4 min read

Three Ways to Improve Municipal Services for Decades to Come

By govpilot
 

Local governments have been challenged in unprecedented ways since March 2020. But even before COVID-19 forced governments, businesses, and citizens to drastically alter their daily operations and lives, a transformation in services and operations was underway for municipalities and counties. In 2020, facing increased demand for better services from constituents who have come to expect convenient digital services in their everyday lives from services like Amazon, Uber, AirBnB, and others, local governments prioritized citizen experience and e-services, second only behind cybersecurity, according to Government Technology Magazine. 

Third on the list - presciently - was continuity of operations.

top-10-city-technology-priorities-2019

Given the significant challenges that local governments now face in terms of managing public health priorities while delivering services, and ensuring continued operations, all amid an economic crisis, there are a few ways that local governments can address these challenges while enhancing services for decades to come. GovPilot has worked with local governments of all population sizes to streamline their operations and ensure service delivery through the pandemic (see case studies). 

It should be noted that digital transformation is not just for large cities. GovPilot's pricing is affordable for local governments of all sizes, because we know that the delivery of municipal services through digital processes will not only improve municipalities and counties in the short-term, but well into the future. 

If you are considering digital transformation for your local government, keep the following suggestions in mind. 

1. Prioritize Accessibility - Of course during the pandemic public health and safety is critical. For many local governments, services once provided only through in-person interaction at city hall or a government building had to be put on hold. Similarly, city employees had to quickly shift to remote work which proved to be a challenge for many governments.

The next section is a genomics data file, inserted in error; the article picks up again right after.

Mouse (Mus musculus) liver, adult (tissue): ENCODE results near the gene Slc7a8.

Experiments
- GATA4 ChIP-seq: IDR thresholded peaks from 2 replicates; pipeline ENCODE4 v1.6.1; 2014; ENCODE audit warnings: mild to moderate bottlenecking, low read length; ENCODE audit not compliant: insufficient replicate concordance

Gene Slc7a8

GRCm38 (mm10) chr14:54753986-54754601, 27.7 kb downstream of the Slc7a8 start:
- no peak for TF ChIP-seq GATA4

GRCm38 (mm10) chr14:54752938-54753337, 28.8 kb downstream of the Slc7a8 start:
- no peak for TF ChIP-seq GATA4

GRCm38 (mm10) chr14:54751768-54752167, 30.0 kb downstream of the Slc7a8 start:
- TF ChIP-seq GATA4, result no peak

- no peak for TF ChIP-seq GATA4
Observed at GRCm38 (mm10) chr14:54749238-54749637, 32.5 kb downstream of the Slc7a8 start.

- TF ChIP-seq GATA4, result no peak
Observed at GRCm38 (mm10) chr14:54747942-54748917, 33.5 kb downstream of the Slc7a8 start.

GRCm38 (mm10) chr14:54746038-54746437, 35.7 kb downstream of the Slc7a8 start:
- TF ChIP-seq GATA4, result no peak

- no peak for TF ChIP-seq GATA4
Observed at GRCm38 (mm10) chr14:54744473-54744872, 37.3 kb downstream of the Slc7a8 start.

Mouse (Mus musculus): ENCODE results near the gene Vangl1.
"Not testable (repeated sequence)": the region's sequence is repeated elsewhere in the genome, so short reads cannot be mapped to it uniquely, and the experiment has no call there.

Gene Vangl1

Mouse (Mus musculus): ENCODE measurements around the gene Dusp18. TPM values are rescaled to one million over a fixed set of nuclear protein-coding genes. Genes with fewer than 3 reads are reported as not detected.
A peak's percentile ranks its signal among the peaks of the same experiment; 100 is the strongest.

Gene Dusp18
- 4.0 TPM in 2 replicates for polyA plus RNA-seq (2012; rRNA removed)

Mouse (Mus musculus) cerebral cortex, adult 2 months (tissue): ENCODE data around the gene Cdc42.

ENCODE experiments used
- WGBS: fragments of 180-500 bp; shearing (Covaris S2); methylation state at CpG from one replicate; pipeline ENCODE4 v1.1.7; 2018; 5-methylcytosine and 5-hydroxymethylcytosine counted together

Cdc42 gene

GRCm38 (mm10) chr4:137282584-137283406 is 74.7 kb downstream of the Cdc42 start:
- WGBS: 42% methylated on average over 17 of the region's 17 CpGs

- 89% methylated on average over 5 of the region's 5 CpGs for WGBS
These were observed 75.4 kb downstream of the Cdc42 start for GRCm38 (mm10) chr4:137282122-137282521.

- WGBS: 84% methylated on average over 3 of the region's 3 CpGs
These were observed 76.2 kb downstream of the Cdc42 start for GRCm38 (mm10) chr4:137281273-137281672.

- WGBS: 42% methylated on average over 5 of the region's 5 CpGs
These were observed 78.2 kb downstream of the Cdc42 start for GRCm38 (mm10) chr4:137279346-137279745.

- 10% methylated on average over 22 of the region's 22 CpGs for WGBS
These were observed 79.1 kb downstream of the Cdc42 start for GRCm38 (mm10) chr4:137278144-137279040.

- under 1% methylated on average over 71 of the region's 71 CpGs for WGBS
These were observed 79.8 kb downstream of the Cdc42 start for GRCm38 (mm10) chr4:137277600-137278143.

By prioritizing accessibility through digitization of processes and services, as well as remote work, county and city governments can ensure continued, safe operations during any crisis while providing convenient service to constituents. 

For example, the Village of Manorhaven, New York receives more than 700 Freedom of Information Act (FOIA) requests per year. City officials and the town's clerk sought to make the paper-based application, processing, and response process much more efficient and worked with GovPilot to digitize their FOIA request, processing, delivery, and filing processes. The digitization of the FOIA process, enabled the village to process requests remotely while the office was closed during COVID, and the staff now receives 50% of their FOIA requests digitally, directly through the website - a significant improvement of municipal service delivery.

Accessibility through digital processes saves employees significant amounts of time, freeing them up to take on additional tasks, which in turn translates into lower costs. Keep in mind that accessibility can come in many forms - from online digital payments that allow constituents to pay service fees instantly via credit or debit cards, to emergency business loan applications, and permit applications - like sidewalk dining - that can be filed digitally and processed quickly to keep local businesses open. 

Accessibility is also a form of resilience. By saving records and documents digitally in the cloud rather than on paper or an on-site server ensures business and operational continuity.

Ultimately, accessibility is critical for increased efficiency, productivity and cost savings, while providing constituents with the convenience they have come to expect. 

See examples of how local governments have responded to challenges with digitization.